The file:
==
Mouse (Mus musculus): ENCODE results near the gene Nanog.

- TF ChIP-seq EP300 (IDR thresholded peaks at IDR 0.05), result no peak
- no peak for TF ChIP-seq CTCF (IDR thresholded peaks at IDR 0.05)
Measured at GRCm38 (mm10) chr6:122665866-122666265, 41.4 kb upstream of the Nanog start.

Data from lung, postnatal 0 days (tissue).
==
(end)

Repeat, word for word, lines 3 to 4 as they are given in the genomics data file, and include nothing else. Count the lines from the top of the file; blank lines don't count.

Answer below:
- no peak for TF ChIP-seq CTCF (IDR thresholded peaks at IDR 0.05)
Measured at GRCm38 (mm10) chr6:122665866-122666265, 41.4 kb upstream of the Nanog start.